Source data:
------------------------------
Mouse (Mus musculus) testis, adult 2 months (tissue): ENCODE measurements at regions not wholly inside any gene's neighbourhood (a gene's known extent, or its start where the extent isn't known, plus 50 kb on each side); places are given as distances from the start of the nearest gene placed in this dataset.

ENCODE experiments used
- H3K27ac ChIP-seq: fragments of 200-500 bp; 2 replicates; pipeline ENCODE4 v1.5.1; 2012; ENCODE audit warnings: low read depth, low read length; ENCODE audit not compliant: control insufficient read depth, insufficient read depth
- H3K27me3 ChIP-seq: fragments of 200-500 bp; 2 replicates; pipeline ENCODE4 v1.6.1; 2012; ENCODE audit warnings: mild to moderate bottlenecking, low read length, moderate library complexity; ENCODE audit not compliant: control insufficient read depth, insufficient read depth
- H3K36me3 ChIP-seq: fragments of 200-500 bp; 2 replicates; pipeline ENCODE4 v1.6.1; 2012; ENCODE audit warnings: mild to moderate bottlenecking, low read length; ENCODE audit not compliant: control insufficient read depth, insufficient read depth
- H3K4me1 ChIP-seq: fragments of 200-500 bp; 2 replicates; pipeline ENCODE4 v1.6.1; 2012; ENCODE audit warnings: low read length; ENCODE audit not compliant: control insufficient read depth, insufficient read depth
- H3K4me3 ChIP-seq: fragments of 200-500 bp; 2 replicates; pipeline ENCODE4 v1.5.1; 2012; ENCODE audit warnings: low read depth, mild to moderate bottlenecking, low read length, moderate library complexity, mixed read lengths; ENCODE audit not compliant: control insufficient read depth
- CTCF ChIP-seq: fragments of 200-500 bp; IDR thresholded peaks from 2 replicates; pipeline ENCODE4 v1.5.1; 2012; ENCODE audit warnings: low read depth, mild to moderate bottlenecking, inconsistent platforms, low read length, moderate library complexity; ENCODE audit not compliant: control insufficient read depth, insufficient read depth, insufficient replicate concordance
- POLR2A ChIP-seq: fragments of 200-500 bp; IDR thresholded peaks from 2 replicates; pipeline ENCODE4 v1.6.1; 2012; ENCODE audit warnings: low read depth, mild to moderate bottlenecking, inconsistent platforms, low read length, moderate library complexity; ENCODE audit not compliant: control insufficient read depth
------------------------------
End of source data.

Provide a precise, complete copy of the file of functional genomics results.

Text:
Mouse (Mus musculus) testis, adult 2 months (tissue): ENCODE measurements at regions not wholly inside any gene's neighbourhood (a gene's known extent, or its start where the extent isn't known, plus 50 kb on each side); places are given as distances from the start of the nearest gene placed in this dataset.

ENCODE experiments used
- H3K27ac ChIP-seq: fragments of 200-500 bp; 2 replicates; pipeline ENCODE4 v1.5.1; 2012; ENCODE audit warnings: low read depth, low read length; ENCODE audit not compliant: control insufficient read depth, insufficient read depth
- H3K27me3 ChIP-seq: fragments of 200-500 bp; 2 replicates; pipeline ENCODE4 v1.6.1; 2012; ENCODE audit warnings: mild to moderate bottlenecking, low read length, moderate library complexity; ENCODE audit not compliant: control insufficient read depth, insufficient read depth
- H3K36me3 ChIP-seq: fragments of 200-500 bp; 2 replicates; pipeline ENCODE4 v1.6.1; 2012; ENCODE audit warnings: mild to moderate bottlenecking, low read length; ENCODE audit not compliant: control insufficient read depth, insufficient read depth
- H3K4me1 ChIP-seq: fragments of 200-500 bp; 2 replicates; pipeline ENCODE4 v1.6.1; 2012; ENCODE audit warnings: low read length; ENCODE audit not compliant: control insufficient read depth, insufficient read depth
- H3K4me3 ChIP-seq: fragments of 200-500 bp; 2 replicates; pipeline ENCODE4 v1.5.1; 2012; ENCODE audit warnings: low read depth, mild to moderate bottlenecking, low read length, moderate library complexity, mixed read lengths; ENCODE audit not compliant: control insufficient read depth
- CTCF ChIP-seq: fragments of 200-500 bp; IDR thresholded peaks from 2 replicates; pipeline ENCODE4 v1.5.1; 2012; ENCODE audit warnings: low read depth, mild to moderate bottlenecking, inconsistent platforms, low read length, moderate library complexity; ENCODE audit not compliant: control insufficient read depth, insufficient read depth, insufficient replicate concordance
- POLR2A ChIP-seq: fragments of 200-500 bp; IDR thresholded peaks from 2 replicates; pipeline ENCODE4 v1.6.1; 2012; ENCODE audit warnings: low read depth, mild to moderate bottlenecking, inconsistent platforms, low read length, moderate library complexity; ENCODE audit not compliant: control insufficient read depth